She came through the door all smiles — flowers in hand. She followed me through the short narrow entrance hall to my apartment. Clearly everything about her upbeat manner augured she was prepared to bestow a compliment on my digs. But the second she turned the corner and her eyes lit upon my living room, her “What a . . .” was interrupted by an almost imperceptible intake of air followed by “. . .n elegant building you live in.” A sleight of mouth I found highly amusing — for the moment.
What she’d expected, I have no idea. I’d already mentioned I’d scaled way back. “Age appropriate,” I’d said. I shoved her reaction aside and we continued on with drinks and nibbles — filling each other in on our lives. Well, that’s not exactly correct. As my life had been laid bare in my memoir — something she said she planned to read — we were both content with her divulging hers. And divulge she did. Sharing aspects of her life one would expect to learn after knowing someone for years and maybe not even then. It wasn’t as if we had already begun a friendship — we hardly knew each other — one chance meeting at a movie house where we got into a conversation followed by this visit. (I’m always on the lookout for new friends — friends dwindle as one ages and I wondered if she would be a new one.) Still I found it difficult to swat her remark away. It buzzed around my head for days until a layer of discontent began to drape over everything in my apartment much like sheets that cover furniture in a home no longer fit to live in.
I have never compared what I had to what others possess. I knew from early on that there were those with a helluva lot more than me and those with far far less. Yet suddenly I began to compare my apartment to everyone else’s and not just compare, but to do so with envy — something I would have sworn was not in my DNA. Within no time all of my friends’ places were preferable to mine. One couple’s three bedroom with a dining room and an open spacious kitchen — not to mention a huge living area with its grand piano — was no longer a place I loved to visit, but a reminder of what I didn’t have. Another friend’s large apartment was unadulterated proof that I had taken the wrong path — after all we are the same age and she has two bedrooms, a den, a good sized kitchen and yes, after a major renovation, her dining table is now part of her living room, but her living room is huge. And mine? A one bedroom with a small L shaped living room and tight kitchen. What if I hadn’t spent most of my life working at what I loved — art — rather than making money, I wondered. Would I have what she had? Or what if I had married someone who would have contributed to my bottom line? Or . . . The what ifs went on ad nauseum. It was as if an alien creature had invaded my body.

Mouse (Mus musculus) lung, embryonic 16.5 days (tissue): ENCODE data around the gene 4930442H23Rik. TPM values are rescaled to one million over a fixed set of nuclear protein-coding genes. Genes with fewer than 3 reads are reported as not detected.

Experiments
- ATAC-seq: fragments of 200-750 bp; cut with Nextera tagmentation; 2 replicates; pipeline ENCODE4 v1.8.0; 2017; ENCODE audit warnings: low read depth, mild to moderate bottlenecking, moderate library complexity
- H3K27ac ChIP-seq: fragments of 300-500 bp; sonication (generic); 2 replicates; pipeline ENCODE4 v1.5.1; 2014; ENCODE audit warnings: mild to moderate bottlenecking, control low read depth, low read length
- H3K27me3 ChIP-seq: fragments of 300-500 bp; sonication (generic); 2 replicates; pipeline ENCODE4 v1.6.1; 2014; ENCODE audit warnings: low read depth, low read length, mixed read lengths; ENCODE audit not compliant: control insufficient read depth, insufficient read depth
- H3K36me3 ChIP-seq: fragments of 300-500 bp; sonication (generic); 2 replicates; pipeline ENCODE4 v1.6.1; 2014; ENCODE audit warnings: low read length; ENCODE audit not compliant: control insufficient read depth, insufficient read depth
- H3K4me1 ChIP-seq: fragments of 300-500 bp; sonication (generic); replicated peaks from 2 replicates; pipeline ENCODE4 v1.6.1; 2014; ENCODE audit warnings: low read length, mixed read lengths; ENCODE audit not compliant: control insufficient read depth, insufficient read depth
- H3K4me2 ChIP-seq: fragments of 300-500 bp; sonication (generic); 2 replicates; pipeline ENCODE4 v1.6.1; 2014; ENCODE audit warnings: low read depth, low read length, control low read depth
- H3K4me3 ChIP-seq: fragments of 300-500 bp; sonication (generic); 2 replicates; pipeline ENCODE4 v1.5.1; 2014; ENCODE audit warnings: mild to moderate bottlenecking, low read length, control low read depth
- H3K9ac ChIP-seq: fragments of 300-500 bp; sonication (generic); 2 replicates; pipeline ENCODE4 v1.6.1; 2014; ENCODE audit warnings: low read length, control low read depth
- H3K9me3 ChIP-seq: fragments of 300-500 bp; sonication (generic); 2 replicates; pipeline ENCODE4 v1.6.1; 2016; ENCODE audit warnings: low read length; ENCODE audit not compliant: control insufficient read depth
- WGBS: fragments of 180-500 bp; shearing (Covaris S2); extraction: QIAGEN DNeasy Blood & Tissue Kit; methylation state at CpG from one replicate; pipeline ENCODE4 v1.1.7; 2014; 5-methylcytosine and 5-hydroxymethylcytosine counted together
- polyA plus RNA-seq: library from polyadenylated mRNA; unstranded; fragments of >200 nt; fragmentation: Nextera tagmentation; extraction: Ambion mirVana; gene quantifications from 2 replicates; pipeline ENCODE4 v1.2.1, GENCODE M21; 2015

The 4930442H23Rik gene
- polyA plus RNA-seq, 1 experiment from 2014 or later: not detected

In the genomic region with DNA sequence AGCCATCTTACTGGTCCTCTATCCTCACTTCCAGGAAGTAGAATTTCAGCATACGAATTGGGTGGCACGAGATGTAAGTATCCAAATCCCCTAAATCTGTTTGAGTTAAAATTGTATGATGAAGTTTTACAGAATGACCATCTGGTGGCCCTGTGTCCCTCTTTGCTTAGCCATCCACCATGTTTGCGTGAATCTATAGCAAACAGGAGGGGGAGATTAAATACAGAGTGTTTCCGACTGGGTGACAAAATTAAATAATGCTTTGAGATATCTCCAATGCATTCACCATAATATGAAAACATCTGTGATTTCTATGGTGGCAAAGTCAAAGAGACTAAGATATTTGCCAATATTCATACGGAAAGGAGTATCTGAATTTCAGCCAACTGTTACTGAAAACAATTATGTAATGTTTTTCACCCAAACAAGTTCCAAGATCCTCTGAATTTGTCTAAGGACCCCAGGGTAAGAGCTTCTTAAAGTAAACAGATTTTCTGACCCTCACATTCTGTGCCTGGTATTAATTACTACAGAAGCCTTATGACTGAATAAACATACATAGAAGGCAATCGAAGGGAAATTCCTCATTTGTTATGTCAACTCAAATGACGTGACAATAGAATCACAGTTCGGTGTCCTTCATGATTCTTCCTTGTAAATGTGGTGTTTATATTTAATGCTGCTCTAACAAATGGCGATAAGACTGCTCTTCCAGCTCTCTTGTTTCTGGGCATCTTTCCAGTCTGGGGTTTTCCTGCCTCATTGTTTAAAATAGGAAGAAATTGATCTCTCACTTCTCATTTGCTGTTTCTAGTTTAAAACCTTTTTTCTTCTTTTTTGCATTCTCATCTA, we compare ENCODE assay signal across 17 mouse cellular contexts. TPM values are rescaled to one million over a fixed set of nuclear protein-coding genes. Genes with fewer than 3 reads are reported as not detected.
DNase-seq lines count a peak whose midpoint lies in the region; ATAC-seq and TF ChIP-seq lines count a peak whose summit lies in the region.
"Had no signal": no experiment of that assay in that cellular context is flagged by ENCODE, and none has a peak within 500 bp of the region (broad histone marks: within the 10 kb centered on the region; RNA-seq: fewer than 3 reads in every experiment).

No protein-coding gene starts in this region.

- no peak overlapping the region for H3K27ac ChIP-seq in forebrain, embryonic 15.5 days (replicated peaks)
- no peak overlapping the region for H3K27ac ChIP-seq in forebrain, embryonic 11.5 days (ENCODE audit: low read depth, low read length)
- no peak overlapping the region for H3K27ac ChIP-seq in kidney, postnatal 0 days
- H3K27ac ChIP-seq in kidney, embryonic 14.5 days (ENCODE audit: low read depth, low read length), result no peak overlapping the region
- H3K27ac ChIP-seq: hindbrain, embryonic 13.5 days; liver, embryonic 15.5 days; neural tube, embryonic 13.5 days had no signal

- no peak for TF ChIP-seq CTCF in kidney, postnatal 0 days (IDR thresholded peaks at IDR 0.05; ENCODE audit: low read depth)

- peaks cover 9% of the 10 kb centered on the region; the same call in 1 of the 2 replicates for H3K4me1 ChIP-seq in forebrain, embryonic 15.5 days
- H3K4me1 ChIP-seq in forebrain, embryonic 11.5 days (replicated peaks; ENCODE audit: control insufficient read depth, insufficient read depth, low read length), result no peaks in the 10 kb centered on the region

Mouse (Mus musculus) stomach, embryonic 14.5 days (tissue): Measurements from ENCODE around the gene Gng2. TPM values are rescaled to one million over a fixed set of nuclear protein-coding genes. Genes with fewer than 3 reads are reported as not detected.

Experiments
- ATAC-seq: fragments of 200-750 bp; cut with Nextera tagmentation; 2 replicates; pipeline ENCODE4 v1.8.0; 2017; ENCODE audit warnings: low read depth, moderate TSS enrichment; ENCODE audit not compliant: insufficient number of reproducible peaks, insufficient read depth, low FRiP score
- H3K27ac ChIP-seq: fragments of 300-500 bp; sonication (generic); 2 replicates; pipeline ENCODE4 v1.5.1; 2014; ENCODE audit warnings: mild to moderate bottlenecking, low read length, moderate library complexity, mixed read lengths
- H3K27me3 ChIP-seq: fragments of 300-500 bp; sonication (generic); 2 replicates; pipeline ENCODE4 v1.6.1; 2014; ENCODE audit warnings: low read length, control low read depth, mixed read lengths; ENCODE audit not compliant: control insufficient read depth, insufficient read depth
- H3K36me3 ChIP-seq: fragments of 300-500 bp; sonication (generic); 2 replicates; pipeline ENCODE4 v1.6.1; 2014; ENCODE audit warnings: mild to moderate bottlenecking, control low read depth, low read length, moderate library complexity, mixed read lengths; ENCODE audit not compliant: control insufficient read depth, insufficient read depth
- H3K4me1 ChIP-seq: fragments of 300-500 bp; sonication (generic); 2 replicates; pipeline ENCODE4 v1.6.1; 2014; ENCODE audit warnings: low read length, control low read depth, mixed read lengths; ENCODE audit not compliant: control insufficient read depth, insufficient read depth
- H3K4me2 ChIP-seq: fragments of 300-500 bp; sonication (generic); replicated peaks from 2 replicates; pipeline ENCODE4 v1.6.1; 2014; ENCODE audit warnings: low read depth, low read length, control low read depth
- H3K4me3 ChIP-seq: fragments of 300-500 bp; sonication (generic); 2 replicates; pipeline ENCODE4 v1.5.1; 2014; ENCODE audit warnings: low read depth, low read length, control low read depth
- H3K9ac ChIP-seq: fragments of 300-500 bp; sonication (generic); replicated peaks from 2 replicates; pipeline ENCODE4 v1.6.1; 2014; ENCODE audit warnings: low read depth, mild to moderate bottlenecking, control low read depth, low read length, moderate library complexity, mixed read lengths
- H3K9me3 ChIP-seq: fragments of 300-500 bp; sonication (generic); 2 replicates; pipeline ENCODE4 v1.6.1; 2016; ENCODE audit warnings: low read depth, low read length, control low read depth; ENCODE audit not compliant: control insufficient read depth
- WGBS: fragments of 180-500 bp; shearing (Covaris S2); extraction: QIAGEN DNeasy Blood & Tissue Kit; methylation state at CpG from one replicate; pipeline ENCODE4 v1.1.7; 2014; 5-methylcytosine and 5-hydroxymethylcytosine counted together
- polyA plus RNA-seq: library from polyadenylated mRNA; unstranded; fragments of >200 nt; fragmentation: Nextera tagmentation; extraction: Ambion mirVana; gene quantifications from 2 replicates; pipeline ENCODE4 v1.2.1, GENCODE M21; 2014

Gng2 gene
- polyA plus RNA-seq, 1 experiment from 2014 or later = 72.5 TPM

Upon selling my loft I created a list of “must haves” and “negotiables” for my next apartment. Much as one would do on Match.com if one were looking for a mate. Musts: one bedroom, though two would be preferable; definitely 1–1/2 baths, but oh, if it could have two that would be so much better; without doubt, a live-in Super and full-time doorman — I had lived without either for way too long. And finally, it had to have ceilings that would be taller than my fingers could reach if I stood on tiptoe. (Even with the shrinkage that age brings, I’m still tall.) But all the apartments that matched my criteria would have made too deep a dent in my finances and the one I chose, this one, was priced well allowing me the freedom to breathe for the first time in years if not my entire adult life. (Ironically, when I first entered the “elegant building,” I had reacted negatively to the lobby — too posh for my blood. In fact if my agent hadn’t forced me, I would have left before seeing the apartment — the chandeliers almost doing me in.) But time was running out. The overpriced interim rental I’d leased, not to mention upcoming mandatory knee replacement surgery, had made it imperative I stop looking for my panacea and come to an immediate decision. (Unbeknownst to my friends, as well as my real estate agent, the extra bedroom I’d hoped for was not for visitors, but for an aide if and when I ever needed one. Understandable, because at the time my defective knee required me to use a cane and I felt extremely old and vulnerable. Not like now when I climb seven flights of stairs in less than two minutes for exercise at least once a day.)